Agnipath: Scheme to Create ‘Low Cost’ Jawans
EMPLOYMENT in the armed forces has been one of the most desired careers for a large section of early entrants in the job market in India. Primarily because of the prestige such jobs carry and also because governments provide salaries, allowances and retirement benefits that are unmatched by any other jobs with similar eligibility. Since jobs in these segments involve life risks and often demand ultimate sacrifice in protecting the normalcy of civilian life, every government considers these jobs as extremely important and crucial for building long-term military capacity. In spite of the fact that in many advanced countries defence operations are highly automated with an increasingly declining human interface but ultimately it is the professionalism and commitment of the defence personnel that enables facing combat exigencies.
The Agnipath scheme proposed by the central government undermines the importance of this crucial service. It is nothing but a move to create low-cost jawans packaged in the rubric of ‘Agniveer’ and marshalling of grand rhetoric introducing casualisation of workforce in the defence sector. It essentially means creating a dual-mode of core and peripheral workforce in the defence sector similar to the process of casualisation pushed for other sectors of the economy. But the significance of the scheme is a wider message to the entire workforce of the country and that if such casualisation is acceptable in the defence sector where people are expected to be ready to make ultimate sacrifice, then it should be applicable to all sorts of jobs that involve lesser risks and pain! In other words, Agnipath not only introduces ‘hire and fire’ in the crucial sector such as defence but also aims to create social sanctions of contractualisation and casualisation in all segments of employment.
CONTRACTUALISATION IN CENTRAL SPHERE
The grand idea behind casualisation and abandoning the permanent nature of employment follows from the misbelief that people would perform better under situations of threat and insecurity. In such situations, employees tend to internalise subordination of all sorts, would not have the thinking space of raising their voice and also would be ready to accept remunerations lower than those belonging to a work regime based on defined rights and claims. In fact, such a labour regime actually increases the alienation of labour from the work process and the creative engagement of the worker in the production process suffers.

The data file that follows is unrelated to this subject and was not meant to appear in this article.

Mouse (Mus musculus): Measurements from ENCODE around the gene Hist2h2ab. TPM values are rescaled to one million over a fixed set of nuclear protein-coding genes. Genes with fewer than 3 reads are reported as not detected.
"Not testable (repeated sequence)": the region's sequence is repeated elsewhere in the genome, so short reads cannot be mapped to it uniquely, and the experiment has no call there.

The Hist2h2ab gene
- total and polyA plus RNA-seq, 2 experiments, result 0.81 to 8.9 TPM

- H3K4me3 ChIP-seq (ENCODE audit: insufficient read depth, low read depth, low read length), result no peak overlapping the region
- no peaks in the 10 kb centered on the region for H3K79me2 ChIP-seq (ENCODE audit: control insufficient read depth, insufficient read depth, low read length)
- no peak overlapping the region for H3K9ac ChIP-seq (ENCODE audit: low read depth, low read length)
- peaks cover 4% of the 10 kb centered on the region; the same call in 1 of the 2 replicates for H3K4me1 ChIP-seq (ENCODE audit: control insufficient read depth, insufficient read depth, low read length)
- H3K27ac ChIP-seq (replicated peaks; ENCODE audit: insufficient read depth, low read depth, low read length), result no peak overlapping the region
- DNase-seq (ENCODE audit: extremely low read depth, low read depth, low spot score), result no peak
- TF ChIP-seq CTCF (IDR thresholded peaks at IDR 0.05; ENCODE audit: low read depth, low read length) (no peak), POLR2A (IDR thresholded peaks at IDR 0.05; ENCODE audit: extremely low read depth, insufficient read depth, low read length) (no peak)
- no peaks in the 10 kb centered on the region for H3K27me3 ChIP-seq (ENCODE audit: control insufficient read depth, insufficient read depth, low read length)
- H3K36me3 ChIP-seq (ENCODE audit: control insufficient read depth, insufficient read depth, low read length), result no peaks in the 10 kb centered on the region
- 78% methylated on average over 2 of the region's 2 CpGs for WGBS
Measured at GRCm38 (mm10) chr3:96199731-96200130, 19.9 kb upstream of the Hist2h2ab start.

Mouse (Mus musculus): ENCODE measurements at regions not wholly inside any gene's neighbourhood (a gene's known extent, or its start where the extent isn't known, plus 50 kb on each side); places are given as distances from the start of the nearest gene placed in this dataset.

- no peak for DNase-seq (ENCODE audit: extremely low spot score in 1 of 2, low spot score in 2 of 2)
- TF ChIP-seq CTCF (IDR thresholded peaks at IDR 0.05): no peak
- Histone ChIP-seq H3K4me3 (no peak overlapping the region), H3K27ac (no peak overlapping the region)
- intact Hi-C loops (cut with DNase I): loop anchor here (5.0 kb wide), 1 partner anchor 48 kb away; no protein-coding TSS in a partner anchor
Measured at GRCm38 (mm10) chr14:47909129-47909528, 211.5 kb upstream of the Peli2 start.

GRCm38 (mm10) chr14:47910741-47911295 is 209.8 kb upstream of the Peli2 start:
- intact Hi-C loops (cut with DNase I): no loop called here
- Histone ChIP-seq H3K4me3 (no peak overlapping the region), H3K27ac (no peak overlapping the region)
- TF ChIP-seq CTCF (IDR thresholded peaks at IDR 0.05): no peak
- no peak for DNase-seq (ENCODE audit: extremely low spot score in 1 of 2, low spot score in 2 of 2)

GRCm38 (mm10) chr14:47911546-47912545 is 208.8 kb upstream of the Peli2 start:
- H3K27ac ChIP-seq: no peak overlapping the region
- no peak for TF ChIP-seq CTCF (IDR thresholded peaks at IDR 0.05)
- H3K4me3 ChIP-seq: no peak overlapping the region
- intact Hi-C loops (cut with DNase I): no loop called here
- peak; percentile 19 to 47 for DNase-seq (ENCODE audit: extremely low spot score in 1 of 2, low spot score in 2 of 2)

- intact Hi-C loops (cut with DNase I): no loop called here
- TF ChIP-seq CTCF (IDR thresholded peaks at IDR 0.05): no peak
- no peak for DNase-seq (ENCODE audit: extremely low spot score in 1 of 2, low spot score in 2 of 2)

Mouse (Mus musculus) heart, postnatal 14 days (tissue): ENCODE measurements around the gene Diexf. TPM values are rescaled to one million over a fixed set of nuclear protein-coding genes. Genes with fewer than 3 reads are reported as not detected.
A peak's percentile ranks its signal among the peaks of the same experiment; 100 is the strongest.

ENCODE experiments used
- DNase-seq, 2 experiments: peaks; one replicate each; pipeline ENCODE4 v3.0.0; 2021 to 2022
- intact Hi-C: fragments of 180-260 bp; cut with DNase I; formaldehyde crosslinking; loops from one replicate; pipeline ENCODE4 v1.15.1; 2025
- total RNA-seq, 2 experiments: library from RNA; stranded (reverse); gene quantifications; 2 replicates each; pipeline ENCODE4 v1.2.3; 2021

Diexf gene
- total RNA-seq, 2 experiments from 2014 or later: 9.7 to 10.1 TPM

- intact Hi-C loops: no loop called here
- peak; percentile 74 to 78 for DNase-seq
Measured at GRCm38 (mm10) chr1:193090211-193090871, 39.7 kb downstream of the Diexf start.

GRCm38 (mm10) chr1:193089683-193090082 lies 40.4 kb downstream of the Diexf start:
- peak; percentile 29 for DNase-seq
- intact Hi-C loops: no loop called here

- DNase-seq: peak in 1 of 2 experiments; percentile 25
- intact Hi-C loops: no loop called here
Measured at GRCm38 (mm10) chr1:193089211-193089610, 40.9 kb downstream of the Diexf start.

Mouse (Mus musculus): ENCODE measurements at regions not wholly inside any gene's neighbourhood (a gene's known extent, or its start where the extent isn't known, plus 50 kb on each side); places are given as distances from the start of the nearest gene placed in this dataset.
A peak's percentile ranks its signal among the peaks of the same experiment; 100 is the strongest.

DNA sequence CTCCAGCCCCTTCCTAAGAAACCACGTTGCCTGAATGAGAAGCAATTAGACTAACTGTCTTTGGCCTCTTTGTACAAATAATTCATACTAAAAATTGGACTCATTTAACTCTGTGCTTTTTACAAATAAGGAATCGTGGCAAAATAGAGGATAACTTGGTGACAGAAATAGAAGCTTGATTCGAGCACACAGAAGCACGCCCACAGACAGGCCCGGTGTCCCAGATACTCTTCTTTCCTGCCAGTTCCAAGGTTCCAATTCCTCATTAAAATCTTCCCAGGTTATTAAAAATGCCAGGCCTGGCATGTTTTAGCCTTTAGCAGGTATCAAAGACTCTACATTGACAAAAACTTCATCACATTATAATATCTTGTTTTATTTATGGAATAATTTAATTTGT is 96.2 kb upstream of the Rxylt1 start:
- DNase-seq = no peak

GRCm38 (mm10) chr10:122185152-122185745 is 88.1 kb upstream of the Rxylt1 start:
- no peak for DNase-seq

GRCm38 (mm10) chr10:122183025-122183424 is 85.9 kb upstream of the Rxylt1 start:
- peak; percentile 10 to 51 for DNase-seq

Contracting short-term workers and temporary modes of employment in India is not limited to private sector alone. Contract workers in the ‘Central Sphere’ increased from 13.64 lakhs in 2019 and 13.24 lakhs in 2020 to 24.3 lakh contract labourers/workers as on March 2021. Major employers in the central sphere are Railways, roughly accounting for 40 per cent of total employment followed by Home Affairs (almost 30 per cent), Civil Defence (almost 12 per cent) Department of Posts (5.5 per cent) and Department of Revenue (more than 3 per cent). According to the annual report of the department of expenditure, there are about 40.78 lakh sanction posts in various central government departments and roughly about 21.75 per cent of these posts remain vacant. In a recent reply by the minister of the state, department of personnel and training, as many as 8.72 lakh posts were vacant in central government departments as of February 3, 2022. Most of the vacant posts are in Group B and C category services. Besides these, roughly 22 thousand teaching and non-teaching posts remain vacant only in central universities.
Recently the central government made a grand announcement of a plan to recruit 10 lakh people within a period of one and a half years, which even if materialises will simply fill up the vacant posts that currently exist. But the track record suggests something else. During the period 2006 to 2014, the average annual recruitment was a little higher than one lakh. Hence the government seems to promise to recruit roughly ten times what they use to do in previous years. During the period 2017-18 to 2021-22, that is over a period of five years the total recruitment of staff selection commission and union public service commission was roughly two lakhs. In many vacant posts, the government employed fresh recruits or re-hired retired staff on a contract basis over the past years leading to a high share of contract workers within the central sphere.